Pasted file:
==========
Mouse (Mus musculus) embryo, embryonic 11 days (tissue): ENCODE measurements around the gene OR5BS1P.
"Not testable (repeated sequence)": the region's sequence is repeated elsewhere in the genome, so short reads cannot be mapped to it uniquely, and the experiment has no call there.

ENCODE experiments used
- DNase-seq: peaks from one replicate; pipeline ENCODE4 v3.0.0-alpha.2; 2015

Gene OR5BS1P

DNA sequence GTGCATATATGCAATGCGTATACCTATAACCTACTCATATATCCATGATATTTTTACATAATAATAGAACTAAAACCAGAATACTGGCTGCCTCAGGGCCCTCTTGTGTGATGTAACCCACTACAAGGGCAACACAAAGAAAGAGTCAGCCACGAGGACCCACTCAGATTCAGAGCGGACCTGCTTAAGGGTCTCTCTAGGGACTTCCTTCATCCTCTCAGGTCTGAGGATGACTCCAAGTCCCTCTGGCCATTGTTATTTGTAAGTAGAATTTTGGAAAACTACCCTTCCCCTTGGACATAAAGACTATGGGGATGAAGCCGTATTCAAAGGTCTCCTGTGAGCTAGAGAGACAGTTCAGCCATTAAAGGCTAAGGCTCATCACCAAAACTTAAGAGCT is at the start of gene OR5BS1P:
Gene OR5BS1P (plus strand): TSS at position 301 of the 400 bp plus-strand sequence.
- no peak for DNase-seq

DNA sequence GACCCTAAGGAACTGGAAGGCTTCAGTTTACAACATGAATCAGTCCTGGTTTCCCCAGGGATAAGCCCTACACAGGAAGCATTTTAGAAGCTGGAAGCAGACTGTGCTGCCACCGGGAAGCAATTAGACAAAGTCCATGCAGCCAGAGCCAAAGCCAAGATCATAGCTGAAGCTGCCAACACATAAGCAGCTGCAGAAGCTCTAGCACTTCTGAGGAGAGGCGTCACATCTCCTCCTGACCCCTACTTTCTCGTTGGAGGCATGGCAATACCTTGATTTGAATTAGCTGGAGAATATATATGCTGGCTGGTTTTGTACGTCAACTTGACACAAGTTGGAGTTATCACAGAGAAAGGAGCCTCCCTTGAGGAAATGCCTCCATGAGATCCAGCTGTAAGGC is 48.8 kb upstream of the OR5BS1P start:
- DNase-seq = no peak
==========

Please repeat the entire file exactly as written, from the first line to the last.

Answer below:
Mouse (Mus musculus) embryo, embryonic 11 days (tissue): ENCODE measurements around the gene OR5BS1P.
"Not testable (repeated sequence)": the region's sequence is repeated elsewhere in the genome, so short reads cannot be mapped to it uniquely, and the experiment has no call there.

ENCODE experiments used
- DNase-seq: peaks from one replicate; pipeline ENCODE4 v3.0.0-alpha.2; 2015

Gene OR5BS1P

DNA sequence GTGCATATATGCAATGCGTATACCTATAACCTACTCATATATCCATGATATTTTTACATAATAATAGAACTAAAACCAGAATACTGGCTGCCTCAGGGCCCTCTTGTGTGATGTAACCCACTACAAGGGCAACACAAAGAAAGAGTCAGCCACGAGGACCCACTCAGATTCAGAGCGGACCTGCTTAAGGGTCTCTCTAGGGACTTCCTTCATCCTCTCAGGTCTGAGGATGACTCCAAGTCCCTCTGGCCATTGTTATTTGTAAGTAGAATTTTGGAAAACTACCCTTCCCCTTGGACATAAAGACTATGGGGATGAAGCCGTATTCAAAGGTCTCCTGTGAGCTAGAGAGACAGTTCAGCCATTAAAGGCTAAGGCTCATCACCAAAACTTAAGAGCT is at the start of gene OR5BS1P:
Gene OR5BS1P (plus strand): TSS at position 301 of the 400 bp plus-strand sequence.
- no peak for DNase-seq

DNA sequence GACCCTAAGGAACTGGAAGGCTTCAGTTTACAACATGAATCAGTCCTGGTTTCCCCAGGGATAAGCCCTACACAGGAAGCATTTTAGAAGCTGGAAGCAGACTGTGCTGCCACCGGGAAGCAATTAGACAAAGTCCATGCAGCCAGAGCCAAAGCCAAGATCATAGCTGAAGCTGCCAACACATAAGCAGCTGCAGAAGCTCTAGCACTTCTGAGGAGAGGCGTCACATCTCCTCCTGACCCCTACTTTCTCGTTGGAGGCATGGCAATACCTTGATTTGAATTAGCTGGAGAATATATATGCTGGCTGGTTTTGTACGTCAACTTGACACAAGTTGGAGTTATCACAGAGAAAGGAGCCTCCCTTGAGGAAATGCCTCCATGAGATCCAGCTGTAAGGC is 48.8 kb upstream of the OR5BS1P start:
- DNase-seq = no peak